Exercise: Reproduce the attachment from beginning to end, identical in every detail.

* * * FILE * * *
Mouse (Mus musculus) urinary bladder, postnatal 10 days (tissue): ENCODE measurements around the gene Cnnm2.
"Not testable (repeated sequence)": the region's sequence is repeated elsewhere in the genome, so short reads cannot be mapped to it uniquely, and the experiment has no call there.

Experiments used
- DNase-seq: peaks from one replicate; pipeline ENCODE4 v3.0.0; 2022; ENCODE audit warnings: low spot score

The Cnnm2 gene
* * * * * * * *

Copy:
Mouse (Mus musculus) urinary bladder, postnatal 10 days (tissue): ENCODE measurements around the gene Cnnm2.
"Not testable (repeated sequence)": the region's sequence is repeated elsewhere in the genome, so short reads cannot be mapped to it uniquely, and the experiment has no call there.

Experiments used
- DNase-seq: peaks from one replicate; pipeline ENCODE4 v3.0.0; 2022; ENCODE audit warnings: low spot score

The Cnnm2 gene